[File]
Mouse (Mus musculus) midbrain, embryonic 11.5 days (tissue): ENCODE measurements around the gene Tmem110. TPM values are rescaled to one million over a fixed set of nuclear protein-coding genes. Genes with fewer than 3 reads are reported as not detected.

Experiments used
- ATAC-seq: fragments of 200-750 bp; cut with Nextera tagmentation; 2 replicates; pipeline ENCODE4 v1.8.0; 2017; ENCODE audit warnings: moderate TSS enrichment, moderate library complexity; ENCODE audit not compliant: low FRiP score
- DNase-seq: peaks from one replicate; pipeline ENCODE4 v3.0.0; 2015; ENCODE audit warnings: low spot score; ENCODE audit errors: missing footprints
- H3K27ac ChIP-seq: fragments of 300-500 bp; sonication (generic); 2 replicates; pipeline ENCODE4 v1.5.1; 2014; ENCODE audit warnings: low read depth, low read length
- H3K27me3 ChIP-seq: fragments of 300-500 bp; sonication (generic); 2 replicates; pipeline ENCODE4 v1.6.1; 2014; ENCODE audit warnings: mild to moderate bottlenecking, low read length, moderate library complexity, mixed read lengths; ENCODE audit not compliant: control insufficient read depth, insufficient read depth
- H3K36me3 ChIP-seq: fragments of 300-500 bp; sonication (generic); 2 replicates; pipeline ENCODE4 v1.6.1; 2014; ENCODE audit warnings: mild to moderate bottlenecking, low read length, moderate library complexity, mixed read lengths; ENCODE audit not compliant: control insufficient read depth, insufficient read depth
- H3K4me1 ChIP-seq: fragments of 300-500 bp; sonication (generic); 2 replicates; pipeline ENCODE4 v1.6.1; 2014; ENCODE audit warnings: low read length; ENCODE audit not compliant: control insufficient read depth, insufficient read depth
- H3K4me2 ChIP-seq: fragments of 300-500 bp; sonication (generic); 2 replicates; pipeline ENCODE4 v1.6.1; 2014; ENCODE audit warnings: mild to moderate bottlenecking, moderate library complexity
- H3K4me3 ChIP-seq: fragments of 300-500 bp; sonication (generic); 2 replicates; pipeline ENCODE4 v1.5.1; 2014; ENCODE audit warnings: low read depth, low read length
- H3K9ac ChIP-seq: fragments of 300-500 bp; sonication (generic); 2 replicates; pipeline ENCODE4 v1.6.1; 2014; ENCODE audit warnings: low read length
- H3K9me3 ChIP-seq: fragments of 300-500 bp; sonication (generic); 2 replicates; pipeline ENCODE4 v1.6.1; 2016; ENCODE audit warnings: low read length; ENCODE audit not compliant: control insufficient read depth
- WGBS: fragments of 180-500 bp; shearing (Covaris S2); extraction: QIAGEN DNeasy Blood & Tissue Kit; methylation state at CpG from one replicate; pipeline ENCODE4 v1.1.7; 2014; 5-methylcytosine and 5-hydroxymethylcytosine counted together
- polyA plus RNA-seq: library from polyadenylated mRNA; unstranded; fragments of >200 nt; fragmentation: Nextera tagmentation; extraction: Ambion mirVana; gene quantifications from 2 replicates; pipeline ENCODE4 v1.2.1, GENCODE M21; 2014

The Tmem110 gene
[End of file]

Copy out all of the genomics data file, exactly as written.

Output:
Mouse (Mus musculus) midbrain, embryonic 11.5 days (tissue): ENCODE measurements around the gene Tmem110. TPM values are rescaled to one million over a fixed set of nuclear protein-coding genes. Genes with fewer than 3 reads are reported as not detected.

Experiments used
- ATAC-seq: fragments of 200-750 bp; cut with Nextera tagmentation; 2 replicates; pipeline ENCODE4 v1.8.0; 2017; ENCODE audit warnings: moderate TSS enrichment, moderate library complexity; ENCODE audit not compliant: low FRiP score
- DNase-seq: peaks from one replicate; pipeline ENCODE4 v3.0.0; 2015; ENCODE audit warnings: low spot score; ENCODE audit errors: missing footprints
- H3K27ac ChIP-seq: fragments of 300-500 bp; sonication (generic); 2 replicates; pipeline ENCODE4 v1.5.1; 2014; ENCODE audit warnings: low read depth, low read length
- H3K27me3 ChIP-seq: fragments of 300-500 bp; sonication (generic); 2 replicates; pipeline ENCODE4 v1.6.1; 2014; ENCODE audit warnings: mild to moderate bottlenecking, low read length, moderate library complexity, mixed read lengths; ENCODE audit not compliant: control insufficient read depth, insufficient read depth
- H3K36me3 ChIP-seq: fragments of 300-500 bp; sonication (generic); 2 replicates; pipeline ENCODE4 v1.6.1; 2014; ENCODE audit warnings: mild to moderate bottlenecking, low read length, moderate library complexity, mixed read lengths; ENCODE audit not compliant: control insufficient read depth, insufficient read depth
- H3K4me1 ChIP-seq: fragments of 300-500 bp; sonication (generic); 2 replicates; pipeline ENCODE4 v1.6.1; 2014; ENCODE audit warnings: low read length; ENCODE audit not compliant: control insufficient read depth, insufficient read depth
- H3K4me2 ChIP-seq: fragments of 300-500 bp; sonication (generic); 2 replicates; pipeline ENCODE4 v1.6.1; 2014; ENCODE audit warnings: mild to moderate bottlenecking, moderate library complexity
- H3K4me3 ChIP-seq: fragments of 300-500 bp; sonication (generic); 2 replicates; pipeline ENCODE4 v1.5.1; 2014; ENCODE audit warnings: low read depth, low read length
- H3K9ac ChIP-seq: fragments of 300-500 bp; sonication (generic); 2 replicates; pipeline ENCODE4 v1.6.1; 2014; ENCODE audit warnings: low read length
- H3K9me3 ChIP-seq: fragments of 300-500 bp; sonication (generic); 2 replicates; pipeline ENCODE4 v1.6.1; 2016; ENCODE audit warnings: low read length; ENCODE audit not compliant: control insufficient read depth
- WGBS: fragments of 180-500 bp; shearing (Covaris S2); extraction: QIAGEN DNeasy Blood & Tissue Kit; methylation state at CpG from one replicate; pipeline ENCODE4 v1.1.7; 2014; 5-methylcytosine and 5-hydroxymethylcytosine counted together
- polyA plus RNA-seq: library from polyadenylated mRNA; unstranded; fragments of >200 nt; fragmentation: Nextera tagmentation; extraction: Ambion mirVana; gene quantifications from 2 replicates; pipeline ENCODE4 v1.2.1, GENCODE M21; 2014

The Tmem110 gene